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Not Quite Human Yet


Washington. -- What do women want?" Freud famously asked, then failed to answer in a slew of books. But suppose he were still with us and asked, "What do teen-age girls want?" That's easy: Brad Pitt and a nice prom.

That conclusion is reached after deep and prolonged immersion in the fat, glossy magazines that cater to that cohort of females. The two most successful magazines are Seventeen and YM (which stands for young and modern).

The New York Times recently reported that those two, each with a circulation of about two million, are in hot competition for the advertisers who are in hot competition for the loose change in the pockets of the baggy jeans of teen-age girls.

It is a tidy sum: $34 billion. It can buy a lot of skin cream ("Every moisturizer is soft on skin. Here's one that's tough on zits"), compact discs, prom dresses and tickets to Brad Pitt movies.

Mr. Pitt played the younger brother in "A River Runs Through It." In it he was a terrific fly fisherman. He is even better as a subject for magazine stories, such as "Heartbreak Hunk Brad Pitt" and "Brad Pitt's Weird Secret" (the secret is that he carries a roll of toilet paper in his car). He even creeps into advice on decoding dreams: "If you dream about Brad Pitt, you want a long-term romance with a guy you're crushing on."

About that last item, two things to remember. First, "long term" is a phrase with elastic meaning. Witness a letter that begins, "My boyfriend and I got into a fight on the night of our one-month anniversary." And if the use of "crush" as a verb in the paragraph above gives you the willies, you will find these magazines hard sledding.

Their texts are blizzards of sentences featuring words like "stressed" and "bummed" and "psyched" and "grossed." And like," as in the title of an article: "Like, Yuk: Don't be a fashion disaster." And "omigod," as in this cover headline: "Omigod! My boyfriend gave me a gross disease."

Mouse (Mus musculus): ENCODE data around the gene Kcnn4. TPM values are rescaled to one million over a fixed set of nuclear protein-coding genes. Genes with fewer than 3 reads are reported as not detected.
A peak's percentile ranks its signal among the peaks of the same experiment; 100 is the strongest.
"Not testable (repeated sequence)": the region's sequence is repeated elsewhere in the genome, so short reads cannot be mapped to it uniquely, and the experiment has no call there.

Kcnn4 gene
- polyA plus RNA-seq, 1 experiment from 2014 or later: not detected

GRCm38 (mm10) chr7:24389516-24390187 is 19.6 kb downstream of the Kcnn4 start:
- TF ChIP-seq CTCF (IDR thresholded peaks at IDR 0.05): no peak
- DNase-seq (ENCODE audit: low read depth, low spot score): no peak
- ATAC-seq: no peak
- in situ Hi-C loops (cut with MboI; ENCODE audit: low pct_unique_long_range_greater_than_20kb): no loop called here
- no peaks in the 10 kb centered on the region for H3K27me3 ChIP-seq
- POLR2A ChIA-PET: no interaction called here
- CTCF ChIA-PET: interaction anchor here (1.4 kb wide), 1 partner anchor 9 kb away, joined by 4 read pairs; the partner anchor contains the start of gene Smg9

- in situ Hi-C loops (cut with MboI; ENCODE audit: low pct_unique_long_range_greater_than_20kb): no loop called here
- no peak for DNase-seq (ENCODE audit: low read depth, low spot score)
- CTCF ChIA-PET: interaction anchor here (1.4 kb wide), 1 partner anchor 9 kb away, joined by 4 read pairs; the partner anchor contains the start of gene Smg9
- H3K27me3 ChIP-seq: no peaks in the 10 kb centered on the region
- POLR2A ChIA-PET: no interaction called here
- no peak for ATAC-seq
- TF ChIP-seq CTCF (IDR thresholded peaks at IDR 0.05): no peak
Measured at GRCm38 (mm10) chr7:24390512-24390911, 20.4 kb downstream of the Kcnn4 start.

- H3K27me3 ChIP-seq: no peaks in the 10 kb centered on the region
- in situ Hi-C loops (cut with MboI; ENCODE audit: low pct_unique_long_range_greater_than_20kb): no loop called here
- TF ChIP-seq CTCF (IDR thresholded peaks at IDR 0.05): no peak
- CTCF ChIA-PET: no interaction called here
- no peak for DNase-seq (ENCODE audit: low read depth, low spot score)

Which brings us to the subject of sex. It does pop up. About everything: "extra: best bikini (make him sweat)." The New York Times says that YM, somewhat the brassier of the two magazines, features "sex-on-the-surface articles about how to attract young men and then avoid sex with them." Not always.

True, YM reports -- with a breathlessness suggesting astonishment, but with the evident intent to reassure readers that abstinence is not weird -- this: "70 percent of all teen-agers are still virgins by the time they turn 16."

Evidently readers are looking for advice, and some of the advice is useful in dispelling misunderstandings, such as "You can't get pregnant the first time you have sex." Says YM, briskly: "Yes, you can. Sex isn't like the SATs, where the first time doesn't always count."

Much of the advice is not, well, strenuously judgmental: "Get to know what kind of person someone is before you have sex with him." But a lot of the advice concerns rather sweet worries, such as "My boyfriend is really into PDAs." (Those are public displays of affection.) And there is a remarkable amount of analysis of the mechanics and etiquette of kissing, which turns out to be more complicated for novices than you, seasoned reader, may remember.

When you come up for air after a dive into these magazines, you are decidedly not nostalgic for your teen-age years, which obviously are years of high anxiety -- about hair, skin, nails, breath and every other facet of the body. For teen-age girls, even more than for teen-age boys, the body is a comprehensive problem, and a frequent betrayer.

A fundamental philosophic debate is between those who say "I have a body" and those who say "I am a body." There are many more of the former than of the latter, partly -- largely, no doubt -- because humanity's self-esteem is served by the idea that there is more to us than flesh and blood and sinew.

Is there really a "ghost in the machine"? Let's not try to settle that here and now. But regarding teen-agers of all sorts -- and some of my friends, including one of my best friends, my daughter, are in that cohort -- let us note a thought from essayist Joseph Epstein. In his latest book, "With My Trousers Rolled," he faults one author for "anthropomorphizing children." But it is acceptable to do that with teen-agers.

George F. Will is a syndicated columnist.

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